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Nanoantennas Form Ultrathin Holograms for Sensing

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An ultrathin hologram — only 1/23rd the width of the light wavelength used to create it — could make possible light-based devices and optical switches small enough to be integrated into computer chips for advanced sensors, high-resolution displays and information processing.

The holograms were made at Purdue University using a metasurface capable of ultra-efficient control of light. Created from thousands of V-shaped nanoantennas formed into an ultrathin gold foil, the metasurface could make possible "planar photonics" devices, said Alexander Kildishev, associate research professor of electrical and computer engineering at Purdue.

Researchers have created tiny holograms using a "metasurface" capable of the ultra-efficient control of light, representing a potential new technology for advanced sensors, high-resolution displays and information processing. To demonstrate the technology, researchers created a hologram of the word Purdue smaller than 100 µm wide, or roughly the width of a human hair. Images courtesy of Xingjie Ni, Birck Nanotechnology Center.

Laser light shines through the nanoantennas, creating the hologram 10 µm above the metasurface. As a demonstration, researchers created a hologram of the word "Purdue" smaller than 100 µm wide.

"If we can shape characters, we can shape different types of light beams for sensing or recording or, for example, pixels for 3-D displays. Another potential application is the transmission and processing of data inside chips for information technology," he said. "The smallest features — the strokes of the letters — displayed in our experiment are only 1 micron wide. This is a quite remarkable spatial resolution."

Metasurfaces could make it possible to use single photons for switching and routing in future computers. While using light would dramatically speed up computers and telecommunications, conventional photonic devices cannot be miniaturized because the wavelength of light is too large to fit in tiny components needed for integrated circuits. Nanostructured metamaterials, however, are making it possible to reduce the wavelength of light, allowing the creation of new types of nanophotonic devices, said Vladimir M. Shalaev, scientific director of nanophotonics at Purdue's Birck Nanotechnology Center and a distinguished professor of electrical and computer engineering.

Laser light shines through the metasurface from below, creating a hologram 10 µm above the structure.

"The most important thing is that we can do this with a very thin layer, only 30 nanometers, and this is unprecedented," Shalaev said. "This means you can start to embed it in electronics, to marry it with electronics."

Under development for about 15 years, metamaterials owe their unusual potential to precision design on the scale of nanometers. Optical nanophotonic circuits might harness clouds of electrons called "surface plasmons" to manipulate and control the routing of light in devices too tiny for conventional lasers.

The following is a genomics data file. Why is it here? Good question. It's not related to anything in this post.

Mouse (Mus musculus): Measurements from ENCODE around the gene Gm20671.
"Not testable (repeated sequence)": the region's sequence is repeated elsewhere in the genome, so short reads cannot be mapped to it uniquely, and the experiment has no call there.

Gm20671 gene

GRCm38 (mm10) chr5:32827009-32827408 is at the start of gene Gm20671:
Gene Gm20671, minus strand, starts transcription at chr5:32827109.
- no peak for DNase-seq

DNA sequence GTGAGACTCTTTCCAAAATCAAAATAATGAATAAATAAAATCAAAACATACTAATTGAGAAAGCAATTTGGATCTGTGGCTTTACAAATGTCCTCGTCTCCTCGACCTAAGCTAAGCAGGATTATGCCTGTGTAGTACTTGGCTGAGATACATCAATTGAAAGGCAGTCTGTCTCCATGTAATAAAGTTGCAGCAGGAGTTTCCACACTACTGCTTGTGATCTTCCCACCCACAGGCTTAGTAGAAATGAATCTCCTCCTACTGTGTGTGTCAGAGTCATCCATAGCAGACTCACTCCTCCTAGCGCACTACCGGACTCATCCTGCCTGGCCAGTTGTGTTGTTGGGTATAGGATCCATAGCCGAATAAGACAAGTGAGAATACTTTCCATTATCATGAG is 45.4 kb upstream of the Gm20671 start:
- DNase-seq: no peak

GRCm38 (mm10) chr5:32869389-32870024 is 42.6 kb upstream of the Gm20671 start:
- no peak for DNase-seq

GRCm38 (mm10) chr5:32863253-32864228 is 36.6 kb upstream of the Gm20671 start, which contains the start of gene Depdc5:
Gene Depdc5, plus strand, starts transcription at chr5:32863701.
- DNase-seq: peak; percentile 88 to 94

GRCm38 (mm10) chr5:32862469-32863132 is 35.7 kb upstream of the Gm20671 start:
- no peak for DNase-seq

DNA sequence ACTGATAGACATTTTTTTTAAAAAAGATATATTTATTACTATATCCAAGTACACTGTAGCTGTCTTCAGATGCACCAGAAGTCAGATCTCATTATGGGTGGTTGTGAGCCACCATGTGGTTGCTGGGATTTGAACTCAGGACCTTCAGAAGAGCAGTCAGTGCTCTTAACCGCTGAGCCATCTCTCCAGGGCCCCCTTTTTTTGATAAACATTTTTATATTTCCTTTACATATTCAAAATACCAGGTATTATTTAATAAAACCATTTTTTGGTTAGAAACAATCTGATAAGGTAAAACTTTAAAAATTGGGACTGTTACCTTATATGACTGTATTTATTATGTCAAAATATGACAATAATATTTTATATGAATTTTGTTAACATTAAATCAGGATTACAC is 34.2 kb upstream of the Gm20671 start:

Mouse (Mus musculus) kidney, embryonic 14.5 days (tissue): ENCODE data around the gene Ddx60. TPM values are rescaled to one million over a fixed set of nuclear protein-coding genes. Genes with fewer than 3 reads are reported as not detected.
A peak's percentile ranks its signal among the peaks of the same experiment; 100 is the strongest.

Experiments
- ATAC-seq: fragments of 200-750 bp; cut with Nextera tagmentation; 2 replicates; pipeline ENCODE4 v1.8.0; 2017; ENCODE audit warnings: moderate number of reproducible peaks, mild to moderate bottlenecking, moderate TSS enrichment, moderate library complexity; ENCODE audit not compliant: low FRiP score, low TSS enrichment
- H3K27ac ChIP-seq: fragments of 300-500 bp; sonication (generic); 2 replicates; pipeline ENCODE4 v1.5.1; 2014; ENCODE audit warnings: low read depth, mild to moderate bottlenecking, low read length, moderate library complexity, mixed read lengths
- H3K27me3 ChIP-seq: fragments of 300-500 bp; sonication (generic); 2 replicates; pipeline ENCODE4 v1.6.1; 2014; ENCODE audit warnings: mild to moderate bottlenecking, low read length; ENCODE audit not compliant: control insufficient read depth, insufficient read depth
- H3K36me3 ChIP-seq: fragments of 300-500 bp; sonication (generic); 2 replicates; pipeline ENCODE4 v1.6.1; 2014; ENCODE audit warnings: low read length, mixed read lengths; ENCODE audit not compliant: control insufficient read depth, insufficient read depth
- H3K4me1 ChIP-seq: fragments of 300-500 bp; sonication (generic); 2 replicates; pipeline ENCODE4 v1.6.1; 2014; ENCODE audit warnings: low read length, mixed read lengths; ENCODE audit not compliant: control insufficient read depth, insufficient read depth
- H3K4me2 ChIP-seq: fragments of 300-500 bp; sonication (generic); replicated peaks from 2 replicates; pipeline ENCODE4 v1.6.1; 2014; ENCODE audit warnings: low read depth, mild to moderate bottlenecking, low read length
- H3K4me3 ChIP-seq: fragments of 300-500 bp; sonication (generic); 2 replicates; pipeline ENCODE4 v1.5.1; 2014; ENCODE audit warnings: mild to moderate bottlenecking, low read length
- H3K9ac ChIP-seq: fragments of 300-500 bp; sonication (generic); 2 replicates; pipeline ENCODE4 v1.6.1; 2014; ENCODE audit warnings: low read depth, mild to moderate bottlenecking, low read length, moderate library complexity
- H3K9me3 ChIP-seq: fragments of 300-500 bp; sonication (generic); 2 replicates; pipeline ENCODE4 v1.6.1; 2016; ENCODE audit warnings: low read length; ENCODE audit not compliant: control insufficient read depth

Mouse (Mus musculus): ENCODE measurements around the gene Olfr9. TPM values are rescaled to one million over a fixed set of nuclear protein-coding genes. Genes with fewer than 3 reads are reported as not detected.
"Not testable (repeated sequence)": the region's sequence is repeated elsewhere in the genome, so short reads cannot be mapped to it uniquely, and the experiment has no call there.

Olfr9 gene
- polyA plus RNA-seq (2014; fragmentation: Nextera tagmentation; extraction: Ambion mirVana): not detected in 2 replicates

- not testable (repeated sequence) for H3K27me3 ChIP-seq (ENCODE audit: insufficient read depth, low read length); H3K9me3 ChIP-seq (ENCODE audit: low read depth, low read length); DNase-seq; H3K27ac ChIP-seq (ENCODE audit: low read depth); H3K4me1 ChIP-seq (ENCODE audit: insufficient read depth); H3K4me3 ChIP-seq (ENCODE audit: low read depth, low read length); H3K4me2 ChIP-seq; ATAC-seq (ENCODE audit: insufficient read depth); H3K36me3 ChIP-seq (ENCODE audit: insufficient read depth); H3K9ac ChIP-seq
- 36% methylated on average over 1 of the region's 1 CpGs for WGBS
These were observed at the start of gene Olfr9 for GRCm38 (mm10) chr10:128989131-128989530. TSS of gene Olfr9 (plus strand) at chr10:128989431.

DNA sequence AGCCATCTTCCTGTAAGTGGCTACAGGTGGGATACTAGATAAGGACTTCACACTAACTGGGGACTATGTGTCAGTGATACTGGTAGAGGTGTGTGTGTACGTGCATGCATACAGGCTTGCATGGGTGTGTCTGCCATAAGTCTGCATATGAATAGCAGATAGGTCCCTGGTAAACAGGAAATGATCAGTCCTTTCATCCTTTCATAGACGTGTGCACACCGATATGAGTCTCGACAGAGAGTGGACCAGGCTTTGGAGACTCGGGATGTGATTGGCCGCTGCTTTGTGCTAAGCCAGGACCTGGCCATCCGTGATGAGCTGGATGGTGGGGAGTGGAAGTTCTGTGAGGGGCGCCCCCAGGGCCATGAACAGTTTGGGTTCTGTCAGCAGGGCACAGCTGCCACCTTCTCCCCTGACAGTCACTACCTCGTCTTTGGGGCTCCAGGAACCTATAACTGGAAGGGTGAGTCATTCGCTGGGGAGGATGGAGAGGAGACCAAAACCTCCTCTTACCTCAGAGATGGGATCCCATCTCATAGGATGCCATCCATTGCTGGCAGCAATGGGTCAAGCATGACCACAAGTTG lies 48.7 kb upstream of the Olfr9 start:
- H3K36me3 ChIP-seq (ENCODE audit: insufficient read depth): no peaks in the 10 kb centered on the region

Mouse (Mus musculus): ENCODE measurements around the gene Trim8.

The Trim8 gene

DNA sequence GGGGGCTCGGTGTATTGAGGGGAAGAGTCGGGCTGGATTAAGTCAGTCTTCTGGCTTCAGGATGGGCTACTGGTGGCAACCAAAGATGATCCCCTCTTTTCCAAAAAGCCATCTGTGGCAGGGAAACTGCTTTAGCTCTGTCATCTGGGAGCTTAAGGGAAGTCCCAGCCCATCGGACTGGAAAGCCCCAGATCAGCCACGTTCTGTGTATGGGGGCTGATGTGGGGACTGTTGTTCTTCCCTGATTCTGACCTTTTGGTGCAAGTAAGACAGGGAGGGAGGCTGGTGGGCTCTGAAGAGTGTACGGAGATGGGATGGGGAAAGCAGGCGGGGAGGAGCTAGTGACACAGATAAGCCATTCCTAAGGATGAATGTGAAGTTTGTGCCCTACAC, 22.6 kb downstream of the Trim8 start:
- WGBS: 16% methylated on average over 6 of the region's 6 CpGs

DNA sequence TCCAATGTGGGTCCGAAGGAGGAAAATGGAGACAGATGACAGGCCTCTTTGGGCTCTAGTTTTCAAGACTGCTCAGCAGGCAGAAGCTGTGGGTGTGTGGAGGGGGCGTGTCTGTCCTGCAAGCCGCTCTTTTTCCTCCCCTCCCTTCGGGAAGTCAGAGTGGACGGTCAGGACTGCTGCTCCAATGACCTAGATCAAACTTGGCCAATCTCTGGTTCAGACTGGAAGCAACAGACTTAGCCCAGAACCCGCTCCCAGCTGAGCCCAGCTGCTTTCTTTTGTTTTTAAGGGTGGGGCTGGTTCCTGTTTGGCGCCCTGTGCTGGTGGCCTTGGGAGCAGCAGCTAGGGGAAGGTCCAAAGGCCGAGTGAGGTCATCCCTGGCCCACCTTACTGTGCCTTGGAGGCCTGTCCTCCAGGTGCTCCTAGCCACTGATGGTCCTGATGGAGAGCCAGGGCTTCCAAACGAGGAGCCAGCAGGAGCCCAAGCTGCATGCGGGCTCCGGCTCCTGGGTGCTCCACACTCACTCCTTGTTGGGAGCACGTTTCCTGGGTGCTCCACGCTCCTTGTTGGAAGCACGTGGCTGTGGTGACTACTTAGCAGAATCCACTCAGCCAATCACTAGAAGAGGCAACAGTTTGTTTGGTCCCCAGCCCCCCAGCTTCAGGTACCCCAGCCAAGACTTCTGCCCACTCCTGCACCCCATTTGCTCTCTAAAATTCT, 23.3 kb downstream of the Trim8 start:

The researchers have shown how to control the intensity and phase of laser light as it passes through the nanoantennas (each antenna has its own phase delay). Controlling the intensity and phase is essential for creating working devices and can be achieved by altering the V-shaped antennas.

The findings are detailed in Nature Communications. The article was written by former Purdue doctoral student Xingjie Ni, who is now a postdoctoral researcher at the University of California, Berkeley, and by Kildishev and Shalaev.

The work is partially supported by the US Air Force Office of Scientific Research, Army Research Office, and the National Science Foundation. Purdue has filed a provisional patent application on the concept.

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Photonics Spectra
Feb 2014
A material engineered from artificial matter not found in nature. The artificial makeup and design of metamaterials give them intrinsic properties not common to conventional materials that are exploited as light waves and sound waves interact with them. One of the most active areas of research involving metamaterials currently explores materials with a negative refractive index. In optics, these negative refractive index materials show promise in the fabrication of lenses that can achieve...
spatial resolution
In a vision system, the linear dimensions (X and Y) of the field of view, as measured in the image plane, divided by the number of pixels in the X and Y dimensions of the system's imaging array or image digitizer, expressed in mils or inches per pixel.
Alexander KildishevcomputersConsumerDisplayshologramsimagingMaterials & Chemicalsmetamaterialnanonanoantennananophotonicplanar photonicsResearch & TechnologySensors & Detectorsspatial resolutionsurface plasmonTech PulsetelecomVladimir M. ShalaevXingjie Nilasers

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